World Naked Gardening Day

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World Naked Gardening Day
StatusActive since 2005
GenreAnnual naturism/nudism, gardening, guerilla gardening, permaculture event
Date(s)First Saturday of May
FrequencyAnnually, first Saturday of May
InauguratedSaturday, September 10, 2005
FounderJacob Gabriel, Liz Miller, and Mark Storey
Most recentSaturday, May 7, 2022
Next eventSaturday, May 6, 2023
Organised byBody Freedom Collaborative

World Naked Gardening Day (WNGD)[1] is an annual international event generally celebrated on the first Saturday of May[2][3] by gardeners and non-gardeners alike.[4]

A graphic for a gardening video celebrating World Naked Gardening Day in 2016.


WNGD was founded and organized by Mark Storey (consulting editor for Nude & Natural magazine) and permaculturalist Jacob Gabriel, as a project of Body Freedom Collaborative (BFC).[5][better source needed] In its early days, Storey had a vision of BFC engaging in "guerrilla pranksterism"[6] such as hopping out of a van or showing up spontaneously in an urban environment and engaging in guerilla gardening.

In the New York Daily News, Storey noted that WNGD is not owned by any one organization. "No particular organization owns World Naked Gardening Day," Storey said, "and it's not actually one large gathering of horticulturists in Seattle who strip down and shear some shrubs together."[7]

While the phenomenon quickly spread internationally, little investment has been made by its founders. "Storey said he and Johnson haven't spent any money or gone to any great lengths to promote World Naked Gardening Day since they initiated it. They helped create a website early on, and then receded into the background. They intended that the idea of an introduction to clothes freedom through gardening was valuable and would grow organically on its own."[8]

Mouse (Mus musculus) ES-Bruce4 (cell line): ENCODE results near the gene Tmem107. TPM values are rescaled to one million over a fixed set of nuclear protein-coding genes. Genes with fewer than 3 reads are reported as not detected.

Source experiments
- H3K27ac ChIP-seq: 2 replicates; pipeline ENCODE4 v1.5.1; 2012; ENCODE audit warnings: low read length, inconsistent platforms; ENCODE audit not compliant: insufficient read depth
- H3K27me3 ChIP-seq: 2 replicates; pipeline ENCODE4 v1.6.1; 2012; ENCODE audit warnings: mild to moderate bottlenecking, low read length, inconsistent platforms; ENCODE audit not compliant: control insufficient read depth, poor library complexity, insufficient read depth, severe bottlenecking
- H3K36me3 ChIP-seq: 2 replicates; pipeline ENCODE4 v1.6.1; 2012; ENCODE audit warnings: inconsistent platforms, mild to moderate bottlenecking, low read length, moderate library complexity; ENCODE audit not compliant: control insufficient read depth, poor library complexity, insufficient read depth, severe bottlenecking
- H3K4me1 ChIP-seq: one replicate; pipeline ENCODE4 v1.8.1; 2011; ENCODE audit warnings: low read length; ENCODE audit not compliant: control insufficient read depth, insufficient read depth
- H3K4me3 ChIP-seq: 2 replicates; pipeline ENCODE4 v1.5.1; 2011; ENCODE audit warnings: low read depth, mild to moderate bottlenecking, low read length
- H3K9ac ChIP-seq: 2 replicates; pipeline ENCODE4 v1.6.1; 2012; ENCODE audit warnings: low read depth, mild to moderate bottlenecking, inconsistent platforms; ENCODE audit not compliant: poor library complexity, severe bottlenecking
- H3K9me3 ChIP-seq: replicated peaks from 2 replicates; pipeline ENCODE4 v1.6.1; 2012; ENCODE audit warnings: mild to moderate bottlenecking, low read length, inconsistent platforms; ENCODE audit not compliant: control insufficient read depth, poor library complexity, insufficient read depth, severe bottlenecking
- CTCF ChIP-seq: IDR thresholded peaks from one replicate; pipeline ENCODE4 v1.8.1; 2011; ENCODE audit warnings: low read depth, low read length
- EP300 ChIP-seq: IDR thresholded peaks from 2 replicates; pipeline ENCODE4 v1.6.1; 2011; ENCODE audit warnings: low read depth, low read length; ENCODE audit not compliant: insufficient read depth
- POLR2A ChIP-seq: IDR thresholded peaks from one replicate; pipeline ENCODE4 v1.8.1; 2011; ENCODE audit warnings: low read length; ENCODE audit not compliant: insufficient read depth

WNGD is endorsed by The Naturist Society, Clothes Free International and American Association for Nude Recreation (AANR),[9] among others. As of 2012, Storey is the project lead of WNGD.[2] WNGD is currently a collaborative project of the Naturist Education Foundation, Inc.

The first annual World Naked Gardening Day took place on September 10, 2005.[2] In 2007, the event date was moved to the first Saturday in May; as of 2018, the event still takes place on the first Saturday in May.[10] In 2018, however, the New Zealand Naturist Federation adopted the last weekend in October as World Naked Gardening Day; this date was deemed to be better suited to the climate of the Southern Hemisphere.[11] In Canada, the first Saturday in May can be pretty cool for naked gardening so an alternative date of the first Saturday in June was suggested as the Naked Canadian Gardening Day.


According to NBC's Today, WNGD "has become an annual tradition that celebrates weeding, planting flowers and trimming hedges in the buff. While it's linked to a movement of nudists who promote wholesome and unashamed acceptance of the human body, the day is meant to be funny, lighthearted and non-political, founders say."[8]

Organizers assert that "besides being liberating, nude gardening is second only to swimming as an activity that people are most ready to consider doing nude".[12]